To put into perspective, I'm building a "Standard Rate", "Dedicated Shortcode", "Multi-Program" service. (If you are interested in the details, visit the MMA site, they really do a great job at facilitating sanity in the Mobile Marketing space).
We needed to use SMS because we wanted to enable subscribers to interact with the service. to initiate and respond. Mobile email, specifically in the US, has taken off well, considering (avoiding the tangent), even with non-enterprise subscribers. The cost of email is obviosly more attractive than SMS. but not everyone is connected to mobile email, so depending on your target market demographics, you end up needing to use (and pay) SMS.
We've re-discovered that when building an SMS based service, you'll see the following:
- Cost of SMS is unreasonable
- You'll pay a few cents/SMS, couple grand/month for the service of the mobile SMS aggregator, and then couple grand more to USShortcodes/Neustar (in case you're using a dedicated shortcode).
- Guess what? it's going to get worse: Verizon already announced their intention to raise the cost of sending an SMS to almost double. Guess what will be the reaction by the rest of the carriers.
- The process of provisioning a dedicated shortcode is, of course, a few months, so plan on paying the above cost for a few months in a row before you can even claim you're live on the 4 tier-1's (Verizon, AT&T, Spring & T-Mobile).
- The process of approving an SMS-based program is unreasonable
- It's not a cookie-cutter: You'd think that whatever your program looks like, carriers and SMS aggregators done it a gazillion times. Think again. I don't know if there truly is a daily change in the operator guidelines, a heightened sensitivity or a job security thing. What I know is that my program looks to me like one that I know good and respectable players are using, and I'm surprised to hear new rules and guidelines daily.
- You may need to operate two systems in the process: Do you have the service already running on a shared shortcode and trying to move over? You now need to keep serving your audience, and of course, in parallel, allow the carriers to test your service on the new shortcode.
Carriers have this two-step certification+provisioning process. Certification means you can send and receive SMSs using the new dedicated shortcode, but please don't go commercial on it. Provisioning means the new dedicated shortcode is approved.
Practically, you're trying to ramp up a business, so you're saying, I've got only a handful of users, I'll respond to their SMSs through the certified (but not provisioned) dedicated shortcode. That works well until one of the carriers sets a "White list", meaning only certain phones (which you, of course, don't know) will be able to interact with the certified shortcode. Go figure who sent you an SMS from the old shared shortcode (and respond from it) and who sent you an SMS from the certified shortcode, and respond from there. F-U-N!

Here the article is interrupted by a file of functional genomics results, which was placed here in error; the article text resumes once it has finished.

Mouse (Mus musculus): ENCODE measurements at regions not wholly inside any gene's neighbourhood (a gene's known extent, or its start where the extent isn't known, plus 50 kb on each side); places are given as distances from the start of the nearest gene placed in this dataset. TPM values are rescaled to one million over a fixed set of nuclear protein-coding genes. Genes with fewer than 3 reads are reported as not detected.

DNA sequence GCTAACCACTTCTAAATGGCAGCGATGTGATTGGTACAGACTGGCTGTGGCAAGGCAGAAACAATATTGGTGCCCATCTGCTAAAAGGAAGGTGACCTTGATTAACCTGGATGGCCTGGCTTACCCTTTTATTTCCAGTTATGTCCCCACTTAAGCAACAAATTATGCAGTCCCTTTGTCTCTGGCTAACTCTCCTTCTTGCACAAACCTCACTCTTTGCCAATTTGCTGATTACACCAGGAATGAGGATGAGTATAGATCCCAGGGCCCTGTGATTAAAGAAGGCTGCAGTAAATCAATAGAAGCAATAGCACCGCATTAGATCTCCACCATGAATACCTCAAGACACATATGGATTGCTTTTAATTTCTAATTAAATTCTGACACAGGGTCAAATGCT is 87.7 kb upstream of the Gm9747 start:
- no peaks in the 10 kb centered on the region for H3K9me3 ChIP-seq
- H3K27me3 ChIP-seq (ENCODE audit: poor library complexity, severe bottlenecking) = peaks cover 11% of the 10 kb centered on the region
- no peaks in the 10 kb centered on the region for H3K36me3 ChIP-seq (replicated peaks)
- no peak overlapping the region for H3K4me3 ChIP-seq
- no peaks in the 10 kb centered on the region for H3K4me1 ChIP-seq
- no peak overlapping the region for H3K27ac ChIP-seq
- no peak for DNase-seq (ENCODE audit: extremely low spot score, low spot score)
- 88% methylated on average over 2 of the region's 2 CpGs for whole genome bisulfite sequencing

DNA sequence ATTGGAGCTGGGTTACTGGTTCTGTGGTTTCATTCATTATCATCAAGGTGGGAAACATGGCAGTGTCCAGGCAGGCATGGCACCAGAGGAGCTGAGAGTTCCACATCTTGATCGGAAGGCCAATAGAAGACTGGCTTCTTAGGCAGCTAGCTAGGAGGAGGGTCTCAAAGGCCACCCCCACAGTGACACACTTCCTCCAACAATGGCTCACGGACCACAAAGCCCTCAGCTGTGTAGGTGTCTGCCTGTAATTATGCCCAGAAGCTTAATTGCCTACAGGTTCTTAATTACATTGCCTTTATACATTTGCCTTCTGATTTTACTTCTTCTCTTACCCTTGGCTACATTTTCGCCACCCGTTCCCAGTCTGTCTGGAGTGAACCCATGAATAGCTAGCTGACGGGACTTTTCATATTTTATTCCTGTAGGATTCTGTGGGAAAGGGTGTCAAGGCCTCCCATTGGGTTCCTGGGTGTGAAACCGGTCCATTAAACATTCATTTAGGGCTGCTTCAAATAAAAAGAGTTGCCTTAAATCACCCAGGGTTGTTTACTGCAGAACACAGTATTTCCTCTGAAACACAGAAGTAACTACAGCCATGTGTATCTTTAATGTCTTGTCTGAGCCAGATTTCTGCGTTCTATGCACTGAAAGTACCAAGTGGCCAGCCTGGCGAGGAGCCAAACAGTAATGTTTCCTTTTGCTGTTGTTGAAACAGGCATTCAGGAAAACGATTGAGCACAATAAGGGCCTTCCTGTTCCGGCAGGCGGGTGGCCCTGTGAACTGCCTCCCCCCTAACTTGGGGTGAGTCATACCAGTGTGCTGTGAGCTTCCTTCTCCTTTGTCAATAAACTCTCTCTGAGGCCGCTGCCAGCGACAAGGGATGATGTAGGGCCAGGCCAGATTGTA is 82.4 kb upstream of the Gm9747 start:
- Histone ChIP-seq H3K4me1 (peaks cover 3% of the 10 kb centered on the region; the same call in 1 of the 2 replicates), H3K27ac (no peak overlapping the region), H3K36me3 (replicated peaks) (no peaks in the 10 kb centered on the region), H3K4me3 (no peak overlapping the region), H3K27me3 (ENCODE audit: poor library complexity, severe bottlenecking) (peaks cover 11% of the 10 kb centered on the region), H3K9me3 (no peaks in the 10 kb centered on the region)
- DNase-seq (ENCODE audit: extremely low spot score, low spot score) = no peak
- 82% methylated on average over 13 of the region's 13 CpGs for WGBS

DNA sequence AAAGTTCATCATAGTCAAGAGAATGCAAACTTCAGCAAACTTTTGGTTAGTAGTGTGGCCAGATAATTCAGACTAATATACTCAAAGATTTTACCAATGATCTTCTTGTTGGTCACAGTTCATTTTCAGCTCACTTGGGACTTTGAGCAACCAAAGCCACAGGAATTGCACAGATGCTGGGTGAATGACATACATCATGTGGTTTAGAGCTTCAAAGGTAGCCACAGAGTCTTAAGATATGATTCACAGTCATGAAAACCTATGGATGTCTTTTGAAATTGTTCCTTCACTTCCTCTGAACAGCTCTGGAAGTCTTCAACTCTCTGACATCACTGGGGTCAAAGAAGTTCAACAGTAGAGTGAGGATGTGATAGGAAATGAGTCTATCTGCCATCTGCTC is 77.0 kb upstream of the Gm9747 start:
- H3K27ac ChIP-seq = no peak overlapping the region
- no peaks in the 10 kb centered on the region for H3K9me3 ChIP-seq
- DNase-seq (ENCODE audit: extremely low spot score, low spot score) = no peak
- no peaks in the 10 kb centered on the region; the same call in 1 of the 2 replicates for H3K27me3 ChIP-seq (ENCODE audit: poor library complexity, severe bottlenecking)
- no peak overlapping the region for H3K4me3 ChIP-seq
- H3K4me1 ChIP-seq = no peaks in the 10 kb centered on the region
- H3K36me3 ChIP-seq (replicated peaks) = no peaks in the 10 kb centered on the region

- The rules are set by the extreme carrier and thus, are unreasonable: Let me take you down one scenario. You have two programs running, involving standard subscription. Let's say there's a fan club for Shakira and a fan club for Aceyalone. A subscriber joins both fan clubs, and maybe more. The reasonable thing to do, is to tell that subscriber: if you want to opt-out of one club, do this, or if you want to opt-out of ALL programs, do that.
That sense didn't work for one of the carriers, who demanded we promote only the word "STOP", which is an opt-out from all command. This obviously led to a waterfall of wrong workarounds. Here's one not-funny one: When the subscriber sends "STOP", send them an SMS back, telling them they're sub'd to several channels, and they need to send either "STOP ALL" or "List" to view their subscriptions. First, this will never fly as this changes the meaning of the fundamental command "STOP". But second, let's say that (poor) subscriber is sub'd to 10 or more programs. In a 160-character SMS, they might get more than a few SMSs back with their subscriptions and instructions. OH THAT MAKES A LOT OF SENSE: You wanted to STOP, and in return you're getting all those SMSs, on your budget. NOT FUNNY.
IMO, the process, cost and issues involved with SMS suggest that it's time has passed. We need to move on to find alternatives (see RIM's BB-to-BB IM solution, works completely independent of carriers and doesn't cost them a cent) for the mass crowds that would make sense to the crowds, the marketers and the carriers.
I'll just mention that I don't think this is unique to the aggregator I'm working with. I've worked with 2 others in the last 3 years, and had seen the exact same issues for US deployments.